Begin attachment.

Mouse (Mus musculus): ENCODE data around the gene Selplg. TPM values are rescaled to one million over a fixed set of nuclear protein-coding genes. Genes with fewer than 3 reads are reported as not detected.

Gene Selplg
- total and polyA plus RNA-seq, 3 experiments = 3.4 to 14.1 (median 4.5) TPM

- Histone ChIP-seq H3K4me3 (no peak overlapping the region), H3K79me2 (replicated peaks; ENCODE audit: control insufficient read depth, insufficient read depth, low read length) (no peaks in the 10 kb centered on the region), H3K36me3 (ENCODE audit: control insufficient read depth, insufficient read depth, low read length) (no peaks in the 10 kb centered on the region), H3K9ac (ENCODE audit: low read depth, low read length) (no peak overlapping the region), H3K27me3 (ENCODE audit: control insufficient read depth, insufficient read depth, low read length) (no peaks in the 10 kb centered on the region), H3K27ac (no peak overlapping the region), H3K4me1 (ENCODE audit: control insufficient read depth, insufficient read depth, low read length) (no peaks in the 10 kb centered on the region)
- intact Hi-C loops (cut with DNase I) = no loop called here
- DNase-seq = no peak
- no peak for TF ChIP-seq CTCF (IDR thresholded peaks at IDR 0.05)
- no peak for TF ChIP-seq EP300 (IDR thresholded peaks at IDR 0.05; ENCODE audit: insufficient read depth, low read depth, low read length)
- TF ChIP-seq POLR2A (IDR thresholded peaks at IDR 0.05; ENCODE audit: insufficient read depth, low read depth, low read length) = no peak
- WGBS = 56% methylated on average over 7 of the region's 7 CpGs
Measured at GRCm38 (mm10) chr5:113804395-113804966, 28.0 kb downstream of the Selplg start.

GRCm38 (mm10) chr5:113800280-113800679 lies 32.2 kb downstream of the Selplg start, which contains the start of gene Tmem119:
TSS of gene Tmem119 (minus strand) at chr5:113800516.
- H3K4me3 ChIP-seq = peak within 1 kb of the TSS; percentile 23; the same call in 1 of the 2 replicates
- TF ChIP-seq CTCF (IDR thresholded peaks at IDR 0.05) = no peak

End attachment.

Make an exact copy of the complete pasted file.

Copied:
Mouse (Mus musculus): ENCODE data around the gene Selplg. TPM values are rescaled to one million over a fixed set of nuclear protein-coding genes. Genes with fewer than 3 reads are reported as not detected.

Gene Selplg
- total and polyA plus RNA-seq, 3 experiments = 3.4 to 14.1 (median 4.5) TPM

- Histone ChIP-seq H3K4me3 (no peak overlapping the region), H3K79me2 (replicated peaks; ENCODE audit: control insufficient read depth, insufficient read depth, low read length) (no peaks in the 10 kb centered on the region), H3K36me3 (ENCODE audit: control insufficient read depth, insufficient read depth, low read length) (no peaks in the 10 kb centered on the region), H3K9ac (ENCODE audit: low read depth, low read length) (no peak overlapping the region), H3K27me3 (ENCODE audit: control insufficient read depth, insufficient read depth, low read length) (no peaks in the 10 kb centered on the region), H3K27ac (no peak overlapping the region), H3K4me1 (ENCODE audit: control insufficient read depth, insufficient read depth, low read length) (no peaks in the 10 kb centered on the region)
- intact Hi-C loops (cut with DNase I) = no loop called here
- DNase-seq = no peak
- no peak for TF ChIP-seq CTCF (IDR thresholded peaks at IDR 0.05)
- no peak for TF ChIP-seq EP300 (IDR thresholded peaks at IDR 0.05; ENCODE audit: insufficient read depth, low read depth, low read length)
- TF ChIP-seq POLR2A (IDR thresholded peaks at IDR 0.05; ENCODE audit: insufficient read depth, low read depth, low read length) = no peak
- WGBS = 56% methylated on average over 7 of the region's 7 CpGs
Measured at GRCm38 (mm10) chr5:113804395-113804966, 28.0 kb downstream of the Selplg start.

GRCm38 (mm10) chr5:113800280-113800679 lies 32.2 kb downstream of the Selplg start, which contains the start of gene Tmem119:
TSS of gene Tmem119 (minus strand) at chr5:113800516.
- H3K4me3 ChIP-seq = peak within 1 kb of the TSS; percentile 23; the same call in 1 of the 2 replicates
- TF ChIP-seq CTCF (IDR thresholded peaks at IDR 0.05) = no peak